What to Do When You Feel Isolated

Have you ever felt super alone? Like really, really alone. On-your-own solo. Not like choosing independence and being self-sufficient, but the terrifying oh no, I am about to go through this huge thing by myself thoughts.

One of Satan’s biggest missiles of ruin is isolating us.

From our friends.

From our family.

From Jesus.

It’s the moments that we think “no one understands” or that we don’t think anyone gets it. We feel utterly alone. Helpless.

In the desert.

In the wilderness.

In this deep, impossible-to-see-or-detect valley.

Completely alone.

Most of us have been here. It’s the weird in-between of seeing people and bodies around you saying they love you and saying they’re there, yet feeling utterly unaided and completely misunderstood. The longer we are alone in this pit, in the middle of the woods, the longer the lies begin to seem like the truth.

The longer we remain disconnected from friends and from truth and from the Lord, the easier it is for Satan’s voice to appear like the only voice.

That maybe we really aren’t good enough.

That maybe we really are the only person that has felt this, or that has been walking this path.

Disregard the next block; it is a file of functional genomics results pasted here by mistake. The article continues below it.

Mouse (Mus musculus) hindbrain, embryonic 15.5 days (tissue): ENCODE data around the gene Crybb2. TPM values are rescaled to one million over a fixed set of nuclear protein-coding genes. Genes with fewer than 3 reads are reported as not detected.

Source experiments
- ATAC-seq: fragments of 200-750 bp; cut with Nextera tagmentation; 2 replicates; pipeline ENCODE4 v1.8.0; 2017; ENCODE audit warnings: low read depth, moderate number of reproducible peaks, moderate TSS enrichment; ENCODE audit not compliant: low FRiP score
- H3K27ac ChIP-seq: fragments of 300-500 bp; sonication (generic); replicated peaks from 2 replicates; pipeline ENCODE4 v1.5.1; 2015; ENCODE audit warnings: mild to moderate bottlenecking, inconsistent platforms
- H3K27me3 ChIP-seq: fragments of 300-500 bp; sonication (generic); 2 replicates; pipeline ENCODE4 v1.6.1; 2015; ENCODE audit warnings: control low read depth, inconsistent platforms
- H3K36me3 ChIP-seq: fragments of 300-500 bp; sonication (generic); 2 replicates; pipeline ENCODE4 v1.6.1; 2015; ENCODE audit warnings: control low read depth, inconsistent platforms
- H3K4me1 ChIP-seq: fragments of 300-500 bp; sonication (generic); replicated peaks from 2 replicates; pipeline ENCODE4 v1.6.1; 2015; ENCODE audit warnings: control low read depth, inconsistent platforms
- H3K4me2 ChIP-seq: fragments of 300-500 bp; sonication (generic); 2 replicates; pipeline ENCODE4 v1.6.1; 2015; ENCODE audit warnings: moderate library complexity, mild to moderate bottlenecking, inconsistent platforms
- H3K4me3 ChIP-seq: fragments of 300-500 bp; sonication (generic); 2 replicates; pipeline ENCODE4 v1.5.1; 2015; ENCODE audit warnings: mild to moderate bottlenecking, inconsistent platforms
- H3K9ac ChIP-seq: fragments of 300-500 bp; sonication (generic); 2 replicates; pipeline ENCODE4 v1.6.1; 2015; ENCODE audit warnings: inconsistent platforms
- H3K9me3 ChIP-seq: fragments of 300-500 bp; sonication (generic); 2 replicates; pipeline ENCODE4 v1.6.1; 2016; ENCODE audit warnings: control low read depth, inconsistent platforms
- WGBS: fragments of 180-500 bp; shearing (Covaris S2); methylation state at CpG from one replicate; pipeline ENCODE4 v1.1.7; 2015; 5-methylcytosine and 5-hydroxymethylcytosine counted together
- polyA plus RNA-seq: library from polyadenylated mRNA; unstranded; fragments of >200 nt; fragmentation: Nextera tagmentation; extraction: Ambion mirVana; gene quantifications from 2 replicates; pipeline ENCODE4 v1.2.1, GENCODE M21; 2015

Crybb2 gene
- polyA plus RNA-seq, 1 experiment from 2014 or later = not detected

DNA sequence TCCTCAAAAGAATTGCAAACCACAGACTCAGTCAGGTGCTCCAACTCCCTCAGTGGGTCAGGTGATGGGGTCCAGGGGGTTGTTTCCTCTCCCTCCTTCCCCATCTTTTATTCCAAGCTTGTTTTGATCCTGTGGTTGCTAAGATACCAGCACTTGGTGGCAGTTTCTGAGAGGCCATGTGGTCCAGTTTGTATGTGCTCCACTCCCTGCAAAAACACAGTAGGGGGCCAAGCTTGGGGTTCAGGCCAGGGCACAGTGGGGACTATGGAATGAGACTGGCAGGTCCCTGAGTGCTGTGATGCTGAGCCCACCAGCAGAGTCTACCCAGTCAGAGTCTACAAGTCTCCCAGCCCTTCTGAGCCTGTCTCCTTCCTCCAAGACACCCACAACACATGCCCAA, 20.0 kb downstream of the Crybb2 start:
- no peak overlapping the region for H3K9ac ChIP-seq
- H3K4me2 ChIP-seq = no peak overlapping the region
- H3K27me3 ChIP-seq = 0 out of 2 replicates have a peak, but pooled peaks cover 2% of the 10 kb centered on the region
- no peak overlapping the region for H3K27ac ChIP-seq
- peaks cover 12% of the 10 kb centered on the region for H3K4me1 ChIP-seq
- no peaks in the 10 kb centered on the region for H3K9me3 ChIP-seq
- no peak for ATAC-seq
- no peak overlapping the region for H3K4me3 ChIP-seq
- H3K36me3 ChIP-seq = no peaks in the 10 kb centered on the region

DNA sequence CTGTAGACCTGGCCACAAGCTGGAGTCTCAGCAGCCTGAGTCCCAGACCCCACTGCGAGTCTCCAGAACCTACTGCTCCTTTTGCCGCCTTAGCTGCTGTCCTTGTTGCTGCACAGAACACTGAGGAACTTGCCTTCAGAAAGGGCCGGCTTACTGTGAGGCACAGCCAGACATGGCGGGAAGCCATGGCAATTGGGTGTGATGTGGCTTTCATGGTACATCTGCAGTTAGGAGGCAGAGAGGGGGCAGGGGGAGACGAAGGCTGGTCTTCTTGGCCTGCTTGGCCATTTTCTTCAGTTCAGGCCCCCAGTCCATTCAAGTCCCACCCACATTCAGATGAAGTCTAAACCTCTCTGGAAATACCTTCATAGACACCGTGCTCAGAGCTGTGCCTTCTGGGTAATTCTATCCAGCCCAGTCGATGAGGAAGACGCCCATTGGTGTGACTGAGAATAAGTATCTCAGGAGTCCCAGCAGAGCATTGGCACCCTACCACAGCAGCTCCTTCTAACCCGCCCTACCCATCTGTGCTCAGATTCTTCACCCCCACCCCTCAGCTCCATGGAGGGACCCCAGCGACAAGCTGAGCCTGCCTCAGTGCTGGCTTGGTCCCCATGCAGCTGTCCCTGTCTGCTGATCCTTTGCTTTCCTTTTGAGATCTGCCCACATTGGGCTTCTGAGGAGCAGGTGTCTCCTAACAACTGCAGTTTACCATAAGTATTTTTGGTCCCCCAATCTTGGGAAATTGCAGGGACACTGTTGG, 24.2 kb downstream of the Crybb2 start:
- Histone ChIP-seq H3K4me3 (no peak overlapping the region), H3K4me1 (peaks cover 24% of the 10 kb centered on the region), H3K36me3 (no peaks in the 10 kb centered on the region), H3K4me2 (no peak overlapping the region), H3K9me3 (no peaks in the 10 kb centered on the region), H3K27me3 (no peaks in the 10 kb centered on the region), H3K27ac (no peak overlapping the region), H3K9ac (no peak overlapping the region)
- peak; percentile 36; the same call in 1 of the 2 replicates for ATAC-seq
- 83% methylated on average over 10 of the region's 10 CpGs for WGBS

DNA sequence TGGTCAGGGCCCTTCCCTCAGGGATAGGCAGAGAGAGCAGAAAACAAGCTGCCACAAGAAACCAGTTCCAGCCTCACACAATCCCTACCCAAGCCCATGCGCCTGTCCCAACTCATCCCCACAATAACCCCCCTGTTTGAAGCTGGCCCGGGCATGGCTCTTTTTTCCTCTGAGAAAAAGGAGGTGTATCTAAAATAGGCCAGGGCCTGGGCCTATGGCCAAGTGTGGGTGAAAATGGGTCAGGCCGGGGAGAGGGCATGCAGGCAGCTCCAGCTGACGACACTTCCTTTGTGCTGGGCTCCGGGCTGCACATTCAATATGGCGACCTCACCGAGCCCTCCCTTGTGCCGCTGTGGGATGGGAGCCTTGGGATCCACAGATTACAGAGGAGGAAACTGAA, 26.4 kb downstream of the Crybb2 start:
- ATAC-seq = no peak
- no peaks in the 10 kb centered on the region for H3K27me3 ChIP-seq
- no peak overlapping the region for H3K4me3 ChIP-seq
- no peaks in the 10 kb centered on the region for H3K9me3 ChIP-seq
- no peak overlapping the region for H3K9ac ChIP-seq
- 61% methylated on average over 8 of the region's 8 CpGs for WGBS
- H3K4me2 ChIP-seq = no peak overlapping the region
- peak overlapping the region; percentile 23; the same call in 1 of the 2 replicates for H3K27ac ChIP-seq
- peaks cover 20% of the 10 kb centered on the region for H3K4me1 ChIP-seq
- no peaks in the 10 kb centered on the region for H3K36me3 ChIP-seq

That maybe we really are broken beyond repair, shattered beyond salvation.

And the clichés come – the you have to weather the storm to have the rainbows and the every valley rises to a mountain. And you know the truth, right? You’ve heard the it’s going to be okays and you know the advice you would give to someone else in your situation. You know you need to speak. You know you need to confide. You know you need to open up and let the walls down and let the flood rush in, if it needs to rush in for a brief moment.

But how scary. How terrifying. We worry that no one will come as our raft fills. We worry that if we fully feel this season, then we are going to be damaged permanently with scars that never go away.

And then, like a rush of air, grace washes in.

That we don’t have to know and we don’t have to be articulate and eloquent in this space. Grace that says we don’t have to fight for a seat at the table, when we are invited to the banquet. Grace that ushers in a God who defines graciousness and gentleness. Grace that invites us to rest, to put our head down in a safe place.

The Lord calls us into a place of intimacy with him, but Satan tries to pull us into a place of isolation from Him. So friends, regardless of the season, whether you’re Everest-high or Canyon-low, continue to push in.

Into our friends.

Into our family.

Into Jesus.